Psychoanalysis is the method Jung chose to directly experience the Shadow (unknown material) and to integrate it within one's psyche. Transmutation is the changing of the negative sides of one's Shadow, to experience in our conscious minds (i.e. to connect to the Negative Shadow) and to change it or transform it by removal the limiting beliefs that created its existence and to reinforce positive empowering beliefs that allow us to connect to our Constructive Shadow or Authentic Selves. Perhaps in some sense the Authentic Self is the result of integration of our Constructive and Destructive Shadow into our conscious experience or at least control over the interface between these parts of the subconscious and our conscious experience. The subconscious is really just a self-correcting hard disk that stores thoughts, interpretations of events, beliefs and experiences which has a feedback mechanism to the conscious mind, which we can be slaves to (and often to our detriment) or use to our benefit, and control what we put in there. Contrary to conscious belief, we can't hide memories and beliefs away in there and expect them not to haunt us or to affect our conscious experience in some way - moods, feelings, desires, lack of desire etc. So by conditioning our subconscious minds in a positive and empowering manner, and tapping into our creative selves, we can become our own masters rather than slaves of ourselves.

By integrating with our Shadow (by accepting what we had denied and simply letting it go) or transmutating our Shadow, we may make more informed choices about what we wish to be and do, and what kinds of beliefs we really want to affect us from our subconscious. Of course, we are 'slaves' to whatever we put into our subsconscious in terms of thoughts and beliefs, but hopefully these are triggers and influences that empower us rather than fragment us. It is a matter of choice versus denial.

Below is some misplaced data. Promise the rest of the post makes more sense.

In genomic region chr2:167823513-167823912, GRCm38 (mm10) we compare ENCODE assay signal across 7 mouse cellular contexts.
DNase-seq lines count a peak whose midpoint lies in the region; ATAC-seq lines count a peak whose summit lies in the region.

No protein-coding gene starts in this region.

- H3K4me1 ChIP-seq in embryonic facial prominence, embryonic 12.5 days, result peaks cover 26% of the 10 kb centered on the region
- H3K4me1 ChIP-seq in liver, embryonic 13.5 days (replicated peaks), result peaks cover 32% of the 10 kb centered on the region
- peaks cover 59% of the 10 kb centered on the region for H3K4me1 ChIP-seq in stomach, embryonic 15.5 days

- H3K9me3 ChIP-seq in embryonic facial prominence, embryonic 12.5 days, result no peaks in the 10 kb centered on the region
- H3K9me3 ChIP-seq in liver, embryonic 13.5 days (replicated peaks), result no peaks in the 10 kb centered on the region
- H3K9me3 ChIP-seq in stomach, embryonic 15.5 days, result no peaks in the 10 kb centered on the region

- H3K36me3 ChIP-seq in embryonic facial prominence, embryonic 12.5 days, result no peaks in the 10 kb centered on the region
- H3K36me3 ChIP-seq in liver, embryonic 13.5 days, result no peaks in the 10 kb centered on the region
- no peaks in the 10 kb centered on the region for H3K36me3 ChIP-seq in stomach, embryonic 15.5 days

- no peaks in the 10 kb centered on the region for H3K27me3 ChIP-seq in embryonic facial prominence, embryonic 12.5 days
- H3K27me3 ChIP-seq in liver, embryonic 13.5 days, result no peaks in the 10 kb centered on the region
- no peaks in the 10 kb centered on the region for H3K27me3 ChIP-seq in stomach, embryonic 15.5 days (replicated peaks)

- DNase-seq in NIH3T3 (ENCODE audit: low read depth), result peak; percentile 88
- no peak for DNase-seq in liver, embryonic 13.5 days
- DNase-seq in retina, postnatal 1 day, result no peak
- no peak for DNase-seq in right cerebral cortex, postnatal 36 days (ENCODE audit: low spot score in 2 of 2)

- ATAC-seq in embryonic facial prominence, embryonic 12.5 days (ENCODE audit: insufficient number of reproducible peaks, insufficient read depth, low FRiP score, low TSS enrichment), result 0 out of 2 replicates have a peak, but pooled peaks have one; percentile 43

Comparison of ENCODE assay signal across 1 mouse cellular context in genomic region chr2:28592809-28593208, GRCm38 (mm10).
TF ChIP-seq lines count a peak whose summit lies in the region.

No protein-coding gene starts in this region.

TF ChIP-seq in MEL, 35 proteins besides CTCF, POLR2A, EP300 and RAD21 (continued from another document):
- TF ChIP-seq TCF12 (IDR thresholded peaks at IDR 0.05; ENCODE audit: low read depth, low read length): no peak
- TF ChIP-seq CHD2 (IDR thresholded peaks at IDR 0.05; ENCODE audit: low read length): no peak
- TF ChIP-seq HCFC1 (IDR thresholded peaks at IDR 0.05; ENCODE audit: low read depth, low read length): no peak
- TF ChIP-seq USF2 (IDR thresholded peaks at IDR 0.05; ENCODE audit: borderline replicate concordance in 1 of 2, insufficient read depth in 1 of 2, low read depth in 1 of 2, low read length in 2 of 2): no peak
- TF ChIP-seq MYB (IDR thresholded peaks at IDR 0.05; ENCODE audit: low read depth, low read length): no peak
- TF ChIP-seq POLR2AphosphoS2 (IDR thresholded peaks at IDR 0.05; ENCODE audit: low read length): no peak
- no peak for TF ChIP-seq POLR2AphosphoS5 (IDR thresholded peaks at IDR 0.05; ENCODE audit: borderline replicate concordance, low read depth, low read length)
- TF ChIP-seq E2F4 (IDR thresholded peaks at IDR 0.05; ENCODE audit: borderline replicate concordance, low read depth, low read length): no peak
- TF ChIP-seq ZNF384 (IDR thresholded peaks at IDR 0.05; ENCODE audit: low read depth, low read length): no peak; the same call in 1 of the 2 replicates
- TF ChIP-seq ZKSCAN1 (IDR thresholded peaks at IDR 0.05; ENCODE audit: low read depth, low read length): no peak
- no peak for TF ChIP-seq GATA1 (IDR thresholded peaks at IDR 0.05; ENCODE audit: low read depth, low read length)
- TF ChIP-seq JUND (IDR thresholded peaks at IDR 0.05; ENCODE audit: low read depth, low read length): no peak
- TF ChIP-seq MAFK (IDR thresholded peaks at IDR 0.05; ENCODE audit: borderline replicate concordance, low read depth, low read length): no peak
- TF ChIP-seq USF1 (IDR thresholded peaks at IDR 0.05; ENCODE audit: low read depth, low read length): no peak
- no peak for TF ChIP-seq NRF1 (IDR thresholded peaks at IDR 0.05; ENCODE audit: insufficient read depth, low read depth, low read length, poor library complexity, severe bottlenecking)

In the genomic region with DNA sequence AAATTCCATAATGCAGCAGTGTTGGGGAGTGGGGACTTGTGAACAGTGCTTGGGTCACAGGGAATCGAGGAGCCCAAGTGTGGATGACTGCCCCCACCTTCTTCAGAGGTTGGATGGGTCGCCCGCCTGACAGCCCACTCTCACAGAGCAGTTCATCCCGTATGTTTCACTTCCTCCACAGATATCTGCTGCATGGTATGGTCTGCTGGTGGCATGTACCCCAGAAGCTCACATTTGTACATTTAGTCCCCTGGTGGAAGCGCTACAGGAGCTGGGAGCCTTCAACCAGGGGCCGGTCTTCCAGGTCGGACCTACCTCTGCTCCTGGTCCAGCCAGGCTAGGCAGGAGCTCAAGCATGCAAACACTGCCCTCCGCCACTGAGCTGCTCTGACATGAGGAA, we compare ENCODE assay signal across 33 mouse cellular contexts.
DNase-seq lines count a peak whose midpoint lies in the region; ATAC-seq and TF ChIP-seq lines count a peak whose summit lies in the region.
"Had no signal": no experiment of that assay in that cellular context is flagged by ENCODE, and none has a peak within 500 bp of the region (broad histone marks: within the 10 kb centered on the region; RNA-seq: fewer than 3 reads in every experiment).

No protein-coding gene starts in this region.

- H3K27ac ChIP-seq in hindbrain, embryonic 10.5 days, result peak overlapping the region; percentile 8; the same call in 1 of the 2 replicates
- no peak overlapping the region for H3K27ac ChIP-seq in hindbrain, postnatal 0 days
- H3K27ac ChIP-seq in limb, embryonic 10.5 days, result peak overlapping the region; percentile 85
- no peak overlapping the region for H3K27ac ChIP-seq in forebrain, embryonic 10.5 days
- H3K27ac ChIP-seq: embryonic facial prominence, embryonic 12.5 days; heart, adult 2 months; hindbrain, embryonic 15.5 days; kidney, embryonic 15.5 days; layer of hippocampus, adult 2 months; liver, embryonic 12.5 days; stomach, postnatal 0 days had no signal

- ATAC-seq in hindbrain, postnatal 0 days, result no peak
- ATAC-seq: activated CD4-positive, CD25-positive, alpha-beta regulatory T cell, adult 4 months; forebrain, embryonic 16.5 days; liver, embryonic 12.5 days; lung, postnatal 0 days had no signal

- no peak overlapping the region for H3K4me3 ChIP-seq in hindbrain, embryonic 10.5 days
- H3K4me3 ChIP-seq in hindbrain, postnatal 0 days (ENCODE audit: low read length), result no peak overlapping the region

Jung believed that the uncontrolled control and projection of the Destructive Shadow resulted in what is termed as Psychosis - brought about through poor management and awareness of one's Shadow, thickening it to the point of total uncontrolled release into the conscious mind.

'An innate need for self-realization leads people to explore and integrate these rejected materials. This natural process is called Individuation, or the process of becoming an individual. According to Jung, Self-realization can be divided into two distinct tiers. In the first half of our lives we separate from humanity. We attempt to create our own identities (I, myself). This is why there is such a need for young men to be destructive, and can be expressed as animosity from teens directed at their parents. Jung also said we have a sort of Òsecond pubertyÓ that occurs between 35-40- outlook shifts from emphasis on materialism, sexuality, and having children to concerns about community and spirituality.

In the second half of our lives, humans reunite with the human race. They become part of the collective once again. This is when adults start to contribute to humanity (volunteer time, build, garden, create art, etc.) rather than destroy. They are also more likely to pay attention to their unconscious and conscious feelings. Young men rarely say "I feel angry." or "I feel sad.Ó This is because they have not yet rejoined the human collective experience, commonly reestablished in their older, wiser years, according to Jung. A common theme is for young rebels to "search" for their true selves and realize that a contribution to humanity is essentially a necessity for a whole self.